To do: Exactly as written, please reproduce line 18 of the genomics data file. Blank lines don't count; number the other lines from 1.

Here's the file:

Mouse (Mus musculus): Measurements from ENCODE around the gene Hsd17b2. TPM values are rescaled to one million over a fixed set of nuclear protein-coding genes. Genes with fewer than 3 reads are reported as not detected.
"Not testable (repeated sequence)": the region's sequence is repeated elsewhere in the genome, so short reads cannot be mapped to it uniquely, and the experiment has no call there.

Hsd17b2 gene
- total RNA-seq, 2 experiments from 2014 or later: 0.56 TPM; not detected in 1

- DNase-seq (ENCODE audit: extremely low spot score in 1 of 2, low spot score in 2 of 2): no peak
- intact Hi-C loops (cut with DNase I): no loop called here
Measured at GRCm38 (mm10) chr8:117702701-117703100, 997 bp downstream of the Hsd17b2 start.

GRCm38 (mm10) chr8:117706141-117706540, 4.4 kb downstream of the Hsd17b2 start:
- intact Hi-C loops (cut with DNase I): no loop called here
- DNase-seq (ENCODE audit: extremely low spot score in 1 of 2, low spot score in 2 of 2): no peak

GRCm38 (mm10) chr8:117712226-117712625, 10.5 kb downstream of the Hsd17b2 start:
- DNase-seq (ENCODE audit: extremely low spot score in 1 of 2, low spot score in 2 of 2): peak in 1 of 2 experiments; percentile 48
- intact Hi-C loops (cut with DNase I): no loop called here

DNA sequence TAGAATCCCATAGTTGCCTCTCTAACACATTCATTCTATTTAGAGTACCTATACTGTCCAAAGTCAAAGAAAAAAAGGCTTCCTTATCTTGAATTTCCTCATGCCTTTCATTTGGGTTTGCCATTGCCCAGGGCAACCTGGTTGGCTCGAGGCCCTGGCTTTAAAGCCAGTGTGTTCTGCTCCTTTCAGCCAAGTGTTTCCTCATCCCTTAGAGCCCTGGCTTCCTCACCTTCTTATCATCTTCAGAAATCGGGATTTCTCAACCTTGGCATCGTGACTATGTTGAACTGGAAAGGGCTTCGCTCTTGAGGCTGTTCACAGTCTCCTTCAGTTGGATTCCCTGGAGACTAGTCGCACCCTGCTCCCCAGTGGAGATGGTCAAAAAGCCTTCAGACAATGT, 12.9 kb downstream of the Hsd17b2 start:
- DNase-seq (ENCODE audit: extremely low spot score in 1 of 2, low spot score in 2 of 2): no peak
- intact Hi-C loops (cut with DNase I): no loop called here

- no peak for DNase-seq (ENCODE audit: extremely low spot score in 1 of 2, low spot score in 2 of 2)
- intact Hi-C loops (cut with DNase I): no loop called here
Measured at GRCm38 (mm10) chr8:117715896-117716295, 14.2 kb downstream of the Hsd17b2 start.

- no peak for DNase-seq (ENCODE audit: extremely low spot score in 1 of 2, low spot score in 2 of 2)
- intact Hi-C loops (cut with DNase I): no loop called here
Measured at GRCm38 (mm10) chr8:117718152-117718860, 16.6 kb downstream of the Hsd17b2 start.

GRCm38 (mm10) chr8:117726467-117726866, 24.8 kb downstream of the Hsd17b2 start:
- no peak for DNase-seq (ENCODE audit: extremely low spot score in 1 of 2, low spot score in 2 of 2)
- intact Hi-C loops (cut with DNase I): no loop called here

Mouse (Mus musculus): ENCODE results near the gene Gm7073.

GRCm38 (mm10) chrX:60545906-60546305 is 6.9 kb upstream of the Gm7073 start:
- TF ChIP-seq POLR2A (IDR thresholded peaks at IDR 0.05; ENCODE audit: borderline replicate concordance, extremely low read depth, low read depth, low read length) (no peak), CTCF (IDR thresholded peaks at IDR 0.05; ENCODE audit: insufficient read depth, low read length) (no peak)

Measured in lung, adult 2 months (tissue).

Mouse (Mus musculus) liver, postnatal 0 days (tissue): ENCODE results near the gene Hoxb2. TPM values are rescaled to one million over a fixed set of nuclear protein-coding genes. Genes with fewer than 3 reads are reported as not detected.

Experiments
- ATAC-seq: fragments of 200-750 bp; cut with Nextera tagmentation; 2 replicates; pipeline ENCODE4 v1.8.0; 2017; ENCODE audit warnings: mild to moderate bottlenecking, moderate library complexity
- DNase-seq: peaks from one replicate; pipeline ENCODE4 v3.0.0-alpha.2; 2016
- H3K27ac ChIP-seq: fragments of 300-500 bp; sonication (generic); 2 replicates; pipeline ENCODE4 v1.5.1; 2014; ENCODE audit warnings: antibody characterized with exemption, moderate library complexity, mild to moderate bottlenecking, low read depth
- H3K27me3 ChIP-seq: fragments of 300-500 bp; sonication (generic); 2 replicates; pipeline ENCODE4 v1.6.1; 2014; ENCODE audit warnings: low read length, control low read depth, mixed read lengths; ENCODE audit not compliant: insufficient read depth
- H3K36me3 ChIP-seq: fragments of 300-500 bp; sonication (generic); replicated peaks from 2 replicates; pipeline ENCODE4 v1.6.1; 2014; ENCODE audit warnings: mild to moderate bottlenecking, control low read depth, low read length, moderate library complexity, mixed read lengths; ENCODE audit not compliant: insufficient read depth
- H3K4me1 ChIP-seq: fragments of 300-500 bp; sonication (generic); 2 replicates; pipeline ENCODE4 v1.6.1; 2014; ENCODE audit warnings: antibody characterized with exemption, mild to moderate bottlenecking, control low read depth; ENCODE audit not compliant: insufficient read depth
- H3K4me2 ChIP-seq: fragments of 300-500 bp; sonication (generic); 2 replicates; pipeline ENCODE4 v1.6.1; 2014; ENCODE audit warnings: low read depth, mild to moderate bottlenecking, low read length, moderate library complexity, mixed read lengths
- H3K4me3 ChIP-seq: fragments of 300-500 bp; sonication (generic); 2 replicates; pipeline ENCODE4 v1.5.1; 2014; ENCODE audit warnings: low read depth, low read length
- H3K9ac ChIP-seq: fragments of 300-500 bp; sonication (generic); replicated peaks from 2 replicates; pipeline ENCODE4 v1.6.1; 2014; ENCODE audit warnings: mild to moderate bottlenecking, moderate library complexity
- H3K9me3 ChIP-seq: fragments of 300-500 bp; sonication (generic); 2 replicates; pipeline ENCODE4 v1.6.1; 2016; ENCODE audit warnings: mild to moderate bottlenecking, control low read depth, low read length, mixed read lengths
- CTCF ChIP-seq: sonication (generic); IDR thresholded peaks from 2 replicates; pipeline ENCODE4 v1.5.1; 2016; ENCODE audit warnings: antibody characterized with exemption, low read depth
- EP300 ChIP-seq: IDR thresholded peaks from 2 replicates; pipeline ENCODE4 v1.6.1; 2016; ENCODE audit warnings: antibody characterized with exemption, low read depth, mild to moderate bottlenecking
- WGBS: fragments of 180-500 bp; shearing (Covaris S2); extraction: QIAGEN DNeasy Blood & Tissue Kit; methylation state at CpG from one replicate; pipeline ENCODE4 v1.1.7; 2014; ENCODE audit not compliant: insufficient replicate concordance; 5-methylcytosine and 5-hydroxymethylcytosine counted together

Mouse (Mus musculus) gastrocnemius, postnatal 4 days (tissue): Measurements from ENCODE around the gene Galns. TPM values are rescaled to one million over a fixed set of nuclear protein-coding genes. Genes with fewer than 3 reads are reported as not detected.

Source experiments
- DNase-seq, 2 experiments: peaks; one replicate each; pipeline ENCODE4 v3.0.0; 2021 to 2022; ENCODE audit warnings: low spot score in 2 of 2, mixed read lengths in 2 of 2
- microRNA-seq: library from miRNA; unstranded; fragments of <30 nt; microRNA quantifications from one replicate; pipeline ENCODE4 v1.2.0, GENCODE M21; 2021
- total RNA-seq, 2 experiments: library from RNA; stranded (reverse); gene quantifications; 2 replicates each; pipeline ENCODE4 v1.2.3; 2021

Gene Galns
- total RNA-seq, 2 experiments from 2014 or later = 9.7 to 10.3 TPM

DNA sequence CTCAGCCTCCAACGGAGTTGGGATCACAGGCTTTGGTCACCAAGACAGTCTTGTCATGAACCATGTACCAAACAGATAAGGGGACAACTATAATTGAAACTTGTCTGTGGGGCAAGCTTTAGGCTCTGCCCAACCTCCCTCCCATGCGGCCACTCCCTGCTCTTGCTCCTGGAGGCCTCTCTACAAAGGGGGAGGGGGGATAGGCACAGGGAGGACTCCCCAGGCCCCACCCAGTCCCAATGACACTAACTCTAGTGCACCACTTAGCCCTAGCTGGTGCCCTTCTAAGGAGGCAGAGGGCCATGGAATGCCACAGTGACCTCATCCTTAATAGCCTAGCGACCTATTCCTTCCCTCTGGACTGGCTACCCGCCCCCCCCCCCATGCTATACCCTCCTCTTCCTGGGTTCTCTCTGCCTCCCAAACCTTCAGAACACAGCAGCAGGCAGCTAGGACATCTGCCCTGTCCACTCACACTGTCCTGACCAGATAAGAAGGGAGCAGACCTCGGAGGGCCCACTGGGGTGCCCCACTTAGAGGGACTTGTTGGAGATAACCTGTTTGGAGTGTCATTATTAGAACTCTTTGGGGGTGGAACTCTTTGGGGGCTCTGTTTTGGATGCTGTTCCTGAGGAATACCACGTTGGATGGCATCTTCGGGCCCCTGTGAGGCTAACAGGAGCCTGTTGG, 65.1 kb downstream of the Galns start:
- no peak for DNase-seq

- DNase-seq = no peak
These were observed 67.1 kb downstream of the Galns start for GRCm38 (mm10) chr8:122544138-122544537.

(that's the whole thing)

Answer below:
- intact Hi-C loops (cut with DNase I): no loop called here